Despite Madison School Board members largely agreeing Monday that future layoffs should be based on teacher qualifications and not seniority, the body delayed a vote on major changes to how staff cuts are made, opting to buy more time to work with a concerned teachers union.
The board did not act on recommended layoff and “surplus” changes interim Superintendent Jane Belmore brought forward Monday. Instead, board members directed administrators to keep working with Madison Teachers Inc. and see whether common ground can be reached by November.
The union doesn’t oppose qualifications-based decisions outright but said it worries decisions about who gets cut would become too subjective.
“MTI representatives remain open minded, prepared to engage with the District in a process of dialogue examining the criteria and issues brought on by surplus and layoff decision making,” union spokesperson Michelle Michalak said in an email Monday. “We need to clearly define the problem we are hoping to solve, together. We will not assume administrative discretion is the best solution simply because it is convenient.”
The district will now have up to four more months to develop a rubric with MTI that would assess qualifications for when layoffs and surplus designations happen, which is when a teacher has to move to a different school because that person’s current school has too many staff for its enrollment.
The district is proposing qualifications include: scores on the state’s Educator Effectiveness evaluation, cultural competency, experience, academic credentials and certifications, proficiency in a second language, and seniority.
Several board members said elevating qualifications as a determining factor — instead of having layoffs based solely on seniority as they are now — would allow the district to better retain teachers of color hired in recent years, break the status quo and promote racial justice.
Board member Ali Muldrow said she’s heard from a lot of people who are “deeply critical of this decision.”
Under a seniority-based system, though, she said “people of color are the last hired and the first fired.”
“We should not be using seniority as the sole determinant in evaluating someone’s ability to serve children,” board member Savion Castro said.
Belmore is also recommending letting layoffs happen with a 30-day notice — a proposal several board members criticized but administrators said could be necessary if the COVID-19 pandemic busts the district’s budget.
Currently, layoffs can only happen in the spring.
“I can’t imagine working for an organization where my job security was 30 days,” said board member Cris Carusi.
Deirdre Hargrove-Krieghoff, the district’s head of human resources, said it would be a “great mistake” to not have the option to issue layoffs with a month’s notice, stressing it would give the district needed flexibility over its staffing.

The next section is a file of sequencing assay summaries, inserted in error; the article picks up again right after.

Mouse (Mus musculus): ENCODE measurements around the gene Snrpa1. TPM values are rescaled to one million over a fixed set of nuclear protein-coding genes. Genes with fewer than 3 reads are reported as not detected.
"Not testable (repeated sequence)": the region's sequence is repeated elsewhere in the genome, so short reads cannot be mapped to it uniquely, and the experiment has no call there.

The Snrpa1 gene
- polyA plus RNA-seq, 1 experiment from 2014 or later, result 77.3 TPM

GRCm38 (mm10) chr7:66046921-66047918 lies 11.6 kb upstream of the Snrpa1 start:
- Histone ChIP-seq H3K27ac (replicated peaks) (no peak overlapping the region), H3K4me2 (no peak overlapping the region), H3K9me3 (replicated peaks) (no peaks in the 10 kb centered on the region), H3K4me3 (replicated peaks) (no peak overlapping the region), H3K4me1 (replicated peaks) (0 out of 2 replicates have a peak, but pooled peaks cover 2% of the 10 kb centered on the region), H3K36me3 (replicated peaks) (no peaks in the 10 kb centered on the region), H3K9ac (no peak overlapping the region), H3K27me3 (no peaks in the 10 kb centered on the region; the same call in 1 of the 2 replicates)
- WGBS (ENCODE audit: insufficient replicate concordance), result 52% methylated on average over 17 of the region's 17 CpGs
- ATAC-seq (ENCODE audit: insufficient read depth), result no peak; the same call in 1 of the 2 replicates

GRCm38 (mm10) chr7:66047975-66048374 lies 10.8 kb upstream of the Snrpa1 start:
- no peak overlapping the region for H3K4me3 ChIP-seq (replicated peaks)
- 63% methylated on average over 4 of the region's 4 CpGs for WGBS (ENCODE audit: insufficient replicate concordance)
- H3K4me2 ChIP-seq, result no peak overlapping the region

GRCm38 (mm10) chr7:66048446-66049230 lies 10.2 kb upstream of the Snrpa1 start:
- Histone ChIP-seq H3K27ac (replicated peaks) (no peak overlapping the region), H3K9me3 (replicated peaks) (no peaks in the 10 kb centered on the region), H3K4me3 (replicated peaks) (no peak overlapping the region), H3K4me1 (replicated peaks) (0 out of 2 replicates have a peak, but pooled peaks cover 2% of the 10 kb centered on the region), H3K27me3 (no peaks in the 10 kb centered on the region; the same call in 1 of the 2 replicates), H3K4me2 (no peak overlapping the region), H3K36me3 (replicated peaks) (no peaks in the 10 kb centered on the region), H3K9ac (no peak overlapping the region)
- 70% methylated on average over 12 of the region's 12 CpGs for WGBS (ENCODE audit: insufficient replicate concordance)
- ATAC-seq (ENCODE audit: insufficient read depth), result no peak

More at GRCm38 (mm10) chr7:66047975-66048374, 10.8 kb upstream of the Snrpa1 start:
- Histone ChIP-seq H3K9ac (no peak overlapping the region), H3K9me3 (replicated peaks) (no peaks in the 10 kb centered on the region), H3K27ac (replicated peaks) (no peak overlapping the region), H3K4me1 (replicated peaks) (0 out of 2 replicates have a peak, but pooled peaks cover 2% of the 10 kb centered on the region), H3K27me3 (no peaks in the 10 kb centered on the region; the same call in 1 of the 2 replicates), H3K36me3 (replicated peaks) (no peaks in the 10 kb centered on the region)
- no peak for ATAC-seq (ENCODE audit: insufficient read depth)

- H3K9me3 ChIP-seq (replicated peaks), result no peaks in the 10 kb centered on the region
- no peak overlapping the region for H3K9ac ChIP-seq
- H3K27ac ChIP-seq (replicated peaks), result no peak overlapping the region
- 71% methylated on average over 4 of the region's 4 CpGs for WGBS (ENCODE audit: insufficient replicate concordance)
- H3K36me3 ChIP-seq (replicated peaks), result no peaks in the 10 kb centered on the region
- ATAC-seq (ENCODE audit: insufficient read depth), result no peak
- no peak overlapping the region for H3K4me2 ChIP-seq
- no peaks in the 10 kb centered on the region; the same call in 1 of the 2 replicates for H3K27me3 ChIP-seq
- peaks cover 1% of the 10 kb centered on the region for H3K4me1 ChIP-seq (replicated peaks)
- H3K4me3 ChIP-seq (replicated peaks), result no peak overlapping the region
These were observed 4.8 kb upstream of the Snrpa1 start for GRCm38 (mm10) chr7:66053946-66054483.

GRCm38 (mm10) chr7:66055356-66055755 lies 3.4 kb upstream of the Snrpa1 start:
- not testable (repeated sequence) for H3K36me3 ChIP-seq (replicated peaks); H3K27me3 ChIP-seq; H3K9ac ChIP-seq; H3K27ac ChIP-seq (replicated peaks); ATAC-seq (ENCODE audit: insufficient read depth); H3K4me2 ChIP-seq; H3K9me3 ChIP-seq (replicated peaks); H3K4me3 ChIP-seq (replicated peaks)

“Obviously, if you’re going to lay somebody off, it would be great to give them a year notice,” Muldrow said. “But if we’re laying people off, it’s because we cannot afford to keep them on, which means if we keep them on for an extended period of time after they’ve been laid off … that’s not in line with our fiduciary responsibility.”
Changes to layoffs and surplus designations were among a number of proposed revisions to the Employee Handbook, which covers staff-related topics such as vacation days, discipline and the formal grievance process, at Monday’s meeting.
As a result of Act 10 — the 2011 law that significantly weakened the power of most public sector unions — the district and MTI are only able to negotiate on base wages. But the sides usually meet annually to try to reach consensus on changes to the handbook.
The board approved changes Monday to several areas on which both sides were in agreement, but revisions to layoffs have been the most contentious unresolved area.
In other action, the board voted Monday to create an ad hoc committee charged with making policy and budget recommendations on school safety now that the city’s four main high schools will be without police officers.
The ad hoc committee will be tasked with reviewing several board policies around school safety, investigations, reporting threats and examining disproportional disciplinary actions. It’s expected to provide an update to the board by the end of August.
In late June, the School Board terminated a contract with the Madison Police Department to station school resource officers, or SROs, at East, La Follette, Memorial and West high schools.
The cancellation of the contract comes after years of pressure from local activists demanding the removal of SROs. The decision, though, was ultimately swayed by the Minneapolis police custody killing of George Floyd and the resulting nationwide reckoning on racial injustice and police brutality.
The ad hoc committee will be led by board president Gloria Reyes and Castro. It includes spots for students, parents, community members, a school security guard, teachers and the executive director of MTI.
“I can’t imagine working for an organization where my job security was 30 days.” Cris Carusi, Madison School Board member
“We should not be using seniority as the sole determinant in evaluating someone’s ability to serve children.” Savion Castro, Madison School Board member
“We will not assume administrative discretion is the best solution simply because it is convenient.” Michelle Michalak, Madison Teachers Inc.
"We will not assume administrative discretion is the best solution simply because it is convenient."
Michelle Michalak, Madison Teachers Inc.
"We should not be using seniority as the sole determinant in evaluating someone's ability to serve children."
Savion Castro, Madison School Board member
"I can't imagine working for an organization where my job security was 30 days."
Cris Carusi, Madison School Board member